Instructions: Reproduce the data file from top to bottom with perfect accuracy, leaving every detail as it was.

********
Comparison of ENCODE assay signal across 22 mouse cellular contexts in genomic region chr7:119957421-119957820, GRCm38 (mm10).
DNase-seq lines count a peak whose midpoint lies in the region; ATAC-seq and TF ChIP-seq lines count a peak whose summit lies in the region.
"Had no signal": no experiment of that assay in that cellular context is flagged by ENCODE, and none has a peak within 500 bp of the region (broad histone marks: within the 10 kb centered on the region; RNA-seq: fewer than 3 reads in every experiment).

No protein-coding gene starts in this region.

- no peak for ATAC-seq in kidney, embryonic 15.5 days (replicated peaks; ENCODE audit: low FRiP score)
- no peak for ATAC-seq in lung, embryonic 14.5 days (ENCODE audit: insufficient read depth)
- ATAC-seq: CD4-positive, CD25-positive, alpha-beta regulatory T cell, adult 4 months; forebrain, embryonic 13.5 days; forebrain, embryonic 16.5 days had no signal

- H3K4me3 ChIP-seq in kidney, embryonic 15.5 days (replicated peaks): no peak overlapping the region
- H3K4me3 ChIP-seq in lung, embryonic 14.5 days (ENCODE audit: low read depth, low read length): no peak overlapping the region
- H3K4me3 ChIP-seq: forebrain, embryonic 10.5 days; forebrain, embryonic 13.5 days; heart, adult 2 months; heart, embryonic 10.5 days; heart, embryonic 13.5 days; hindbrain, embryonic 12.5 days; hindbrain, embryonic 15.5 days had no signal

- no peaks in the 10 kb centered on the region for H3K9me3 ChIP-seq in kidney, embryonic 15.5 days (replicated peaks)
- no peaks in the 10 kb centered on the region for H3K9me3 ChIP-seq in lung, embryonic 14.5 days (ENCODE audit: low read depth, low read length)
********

Comparison of ENCODE assay signal across 22 mouse cellular contexts in genomic region chr7:119957421-119957820, GRCm38 (mm10).
DNase-seq lines count a peak whose midpoint lies in the region; ATAC-seq and TF ChIP-seq lines count a peak whose summit lies in the region.
"Had no signal": no experiment of that assay in that cellular context is flagged by ENCODE, and none has a peak within 500 bp of the region (broad histone marks: within the 10 kb centered on the region; RNA-seq: fewer than 3 reads in every experiment).

No protein-coding gene starts in this region.

- no peak for ATAC-seq in kidney, embryonic 15.5 days (replicated peaks; ENCODE audit: low FRiP score)
- no peak for ATAC-seq in lung, embryonic 14.5 days (ENCODE audit: insufficient read depth)
- ATAC-seq: CD4-positive, CD25-positive, alpha-beta regulatory T cell, adult 4 months; forebrain, embryonic 13.5 days; forebrain, embryonic 16.5 days had no signal

- H3K4me3 ChIP-seq in kidney, embryonic 15.5 days (replicated peaks): no peak overlapping the region
- H3K4me3 ChIP-seq in lung, embryonic 14.5 days (ENCODE audit: low read depth, low read length): no peak overlapping the region
- H3K4me3 ChIP-seq: forebrain, embryonic 10.5 days; forebrain, embryonic 13.5 days; heart, adult 2 months; heart, embryonic 10.5 days; heart, embryonic 13.5 days; hindbrain, embryonic 12.5 days; hindbrain, embryonic 15.5 days had no signal

- no peaks in the 10 kb centered on the region for H3K9me3 ChIP-seq in kidney, embryonic 15.5 days (replicated peaks)
- no peaks in the 10 kb centered on the region for H3K9me3 ChIP-seq in lung, embryonic 14.5 days (ENCODE audit: low read depth, low read length)